By Helen Randell
At the height of summer on those hot, windy days, the sound of a helicopter overhead can be both confronting and comforting.
Confronting because it might mean a bushfire is burning nearby, but also comforting because the flames will soon be doused by over 3000 litres of liquid from aerial firefighting bombers.
The Aerotech Group is behind the aircraft most likely to be seen in these scenarios. During peak periods 10 fixed wing aircraft and three helicopters are on standby at Brukunga in the heart of the Adelaide Hills, as well as two fixed wing aircraft and two helicopters in Hoyleton in the Mid North, two fixed wing bombers in Mt Gambier and two fixed wing bombers in Port Lincoln.
Around 20-25 people are usually stationed at the Brukunga base and within three minutes of a callout the aircraft can be in the air, travelling at 300km/hour to provide a rapid response to the emergency and gather information for the CFS.
This vital service, covering the entire state, has been provided by the McCabe family for more than 30 years.
Now operated by Sam McCabe, The Aerotech Group was established in 1968 in Tintinara in the Murray Mallee as a one aircraft, agriculture aerial application service that sprayed crops for local farmers.
Sam’s parents Pam and Bob took over the ailing business when the owners walked out, and over time the business has grown via acquisitions and diversification to become one of South Australia’s great success stories and the largest company of its type in Australia.
As well as being the managing director, Sam is also the chief pilot. While he jokes that flying is “the only thing I really feel I am good at”, his business acumen is evident in the rapid expansion of Aerotech.
The past six years has been a period of intense growth for The Aerotech Group which has four operating entities including Aerotech Agriculture, Aerotech 1st Response, which is responsible for aerial suppression of bushfires and aerial response to oil spills around Australia’s coastline, Aerotech Helicopters, and Aerotech Maintenance. During this period the business has doubled its fleet to 28 aircraft, 50 employees and has seen growth in revenue of around 15% per annum.
“The re-structure of the state’s firefighting fleet, as well as additional government funding for aerial firefighting has played a big role in Aerotech’s growth,” Sam says.
“We have established two new airbases to support our aerial firefighting efforts, and we are in the process of re-building our facility at Parafield Airport.
“The rebuild will allow us to relocate our head office from Kent Town to the new facility which will have capacity for us to conduct maintenance on four times the number of aircraft at any one time.”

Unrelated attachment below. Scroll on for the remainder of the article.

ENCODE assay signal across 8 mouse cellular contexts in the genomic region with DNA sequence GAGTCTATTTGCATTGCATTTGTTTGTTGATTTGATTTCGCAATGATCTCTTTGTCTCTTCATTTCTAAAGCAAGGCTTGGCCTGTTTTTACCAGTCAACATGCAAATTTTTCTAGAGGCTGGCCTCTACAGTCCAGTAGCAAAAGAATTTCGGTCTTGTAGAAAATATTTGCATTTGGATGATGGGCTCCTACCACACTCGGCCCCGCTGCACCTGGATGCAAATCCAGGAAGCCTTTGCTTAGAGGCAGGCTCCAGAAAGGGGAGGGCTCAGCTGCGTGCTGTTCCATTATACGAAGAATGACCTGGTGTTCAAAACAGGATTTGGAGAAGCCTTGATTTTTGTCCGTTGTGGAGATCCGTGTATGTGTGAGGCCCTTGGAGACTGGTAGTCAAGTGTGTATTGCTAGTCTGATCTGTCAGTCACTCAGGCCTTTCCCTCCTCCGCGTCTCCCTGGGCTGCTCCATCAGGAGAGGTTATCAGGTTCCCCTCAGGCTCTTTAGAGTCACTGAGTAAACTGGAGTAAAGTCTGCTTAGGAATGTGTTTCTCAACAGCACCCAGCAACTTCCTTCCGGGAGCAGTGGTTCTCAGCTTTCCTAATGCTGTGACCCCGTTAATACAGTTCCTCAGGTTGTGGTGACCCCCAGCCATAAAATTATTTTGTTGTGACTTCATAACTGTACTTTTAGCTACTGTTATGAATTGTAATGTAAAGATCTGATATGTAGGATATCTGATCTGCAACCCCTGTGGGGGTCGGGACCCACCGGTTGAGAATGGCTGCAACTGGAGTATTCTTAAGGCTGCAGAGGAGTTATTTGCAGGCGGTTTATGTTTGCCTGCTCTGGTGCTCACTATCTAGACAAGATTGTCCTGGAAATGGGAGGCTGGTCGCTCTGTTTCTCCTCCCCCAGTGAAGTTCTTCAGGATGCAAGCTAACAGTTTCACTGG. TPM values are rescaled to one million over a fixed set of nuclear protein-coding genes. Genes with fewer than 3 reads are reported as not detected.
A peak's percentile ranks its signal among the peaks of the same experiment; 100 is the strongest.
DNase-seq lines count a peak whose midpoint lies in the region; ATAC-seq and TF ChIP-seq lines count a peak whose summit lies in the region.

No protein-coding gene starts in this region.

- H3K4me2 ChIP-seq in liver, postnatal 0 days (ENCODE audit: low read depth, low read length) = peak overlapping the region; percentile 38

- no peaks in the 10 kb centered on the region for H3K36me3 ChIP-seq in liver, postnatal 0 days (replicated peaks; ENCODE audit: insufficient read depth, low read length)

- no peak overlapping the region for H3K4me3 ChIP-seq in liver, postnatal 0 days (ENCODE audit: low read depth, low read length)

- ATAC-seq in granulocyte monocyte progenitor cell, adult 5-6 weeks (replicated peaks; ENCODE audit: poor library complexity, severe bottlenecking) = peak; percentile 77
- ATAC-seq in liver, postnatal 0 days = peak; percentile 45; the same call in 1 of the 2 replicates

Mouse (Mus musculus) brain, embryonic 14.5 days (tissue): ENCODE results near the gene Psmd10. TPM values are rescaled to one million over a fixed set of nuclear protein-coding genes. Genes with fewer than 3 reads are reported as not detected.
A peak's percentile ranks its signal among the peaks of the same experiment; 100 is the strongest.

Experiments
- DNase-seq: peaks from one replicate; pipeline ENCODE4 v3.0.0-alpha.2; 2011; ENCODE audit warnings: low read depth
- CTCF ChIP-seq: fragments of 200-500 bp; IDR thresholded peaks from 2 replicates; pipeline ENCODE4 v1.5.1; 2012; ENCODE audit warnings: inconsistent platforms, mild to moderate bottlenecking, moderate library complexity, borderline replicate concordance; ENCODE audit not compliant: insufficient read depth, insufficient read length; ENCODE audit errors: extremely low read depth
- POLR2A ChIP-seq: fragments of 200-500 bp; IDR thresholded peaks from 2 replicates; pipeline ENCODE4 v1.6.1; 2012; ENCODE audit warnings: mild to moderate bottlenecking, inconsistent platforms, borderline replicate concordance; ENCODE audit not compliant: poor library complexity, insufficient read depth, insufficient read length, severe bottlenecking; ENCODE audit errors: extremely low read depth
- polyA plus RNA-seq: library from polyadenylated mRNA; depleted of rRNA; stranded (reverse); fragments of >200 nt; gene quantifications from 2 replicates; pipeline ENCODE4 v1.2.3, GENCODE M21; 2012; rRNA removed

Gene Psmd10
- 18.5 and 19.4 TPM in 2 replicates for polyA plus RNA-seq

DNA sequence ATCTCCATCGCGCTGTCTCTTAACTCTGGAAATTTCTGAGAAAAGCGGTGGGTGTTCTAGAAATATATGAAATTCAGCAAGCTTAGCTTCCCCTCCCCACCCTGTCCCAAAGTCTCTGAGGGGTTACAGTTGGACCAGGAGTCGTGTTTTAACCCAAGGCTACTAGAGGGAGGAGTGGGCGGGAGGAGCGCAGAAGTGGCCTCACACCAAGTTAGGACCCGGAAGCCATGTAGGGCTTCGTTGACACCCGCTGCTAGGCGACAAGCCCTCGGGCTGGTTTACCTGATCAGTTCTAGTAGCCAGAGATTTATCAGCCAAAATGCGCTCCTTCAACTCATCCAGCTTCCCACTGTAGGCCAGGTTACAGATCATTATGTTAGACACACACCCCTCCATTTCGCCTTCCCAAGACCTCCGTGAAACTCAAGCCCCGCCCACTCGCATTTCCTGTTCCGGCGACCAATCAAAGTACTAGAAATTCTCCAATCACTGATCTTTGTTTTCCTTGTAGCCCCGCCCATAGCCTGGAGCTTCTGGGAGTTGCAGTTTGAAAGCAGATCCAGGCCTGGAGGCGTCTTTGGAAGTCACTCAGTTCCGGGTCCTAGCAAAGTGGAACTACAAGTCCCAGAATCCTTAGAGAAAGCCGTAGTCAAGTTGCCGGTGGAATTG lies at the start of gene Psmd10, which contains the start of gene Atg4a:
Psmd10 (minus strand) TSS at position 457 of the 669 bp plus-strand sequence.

Sam began flying lessons in Year 12, and earned his commercial pilot’s license at the age of 19. Although he doesn’t fly as much as he would like these days, he says he still puts himself on the ‘roster’ as much as he can.
“I love flying,” Sam says. “I have over 10,000 hours in the air and reckon I’ve done around 40,000 landings/takeoffs. The agriculture side of things is what I enjoy the most. Flying four-feet off the ground, under powerlines at 300km/hour is a massive adrenaline rush.”
The Aerotech Group has recently conducted testing which shows aerial agricultural application provides better results for farmers than ground application for crops.
“We are part of SA’s rural community, so we want to make sure we are doing the right thing in servicing our farmers,” Sam says. “Other than our head office, all of our airbases are located in regional areas, which means that the people we employ and their lives and families are part of regional areas. Not only that but, over the past 50 years of business, we have formed strong relationships and friendships with the farmers we look after.”
However, Sam says that aerial firefighting and offering protection for people and property, is the most rewarding part of his job.
“You never know what a fire season might bring,” Sam says. “Everyone always has a lot to say about it – whether it’s a wet winter with lots of ‘fuel’ on the ground, or if it’s been dry and people say the country will light up easily.
“Either way, when you as the pilot are able to see first-hand that you have saved a house from being burnt, or farming equipment, lives and livelihoods, that’s pretty satisfying.”
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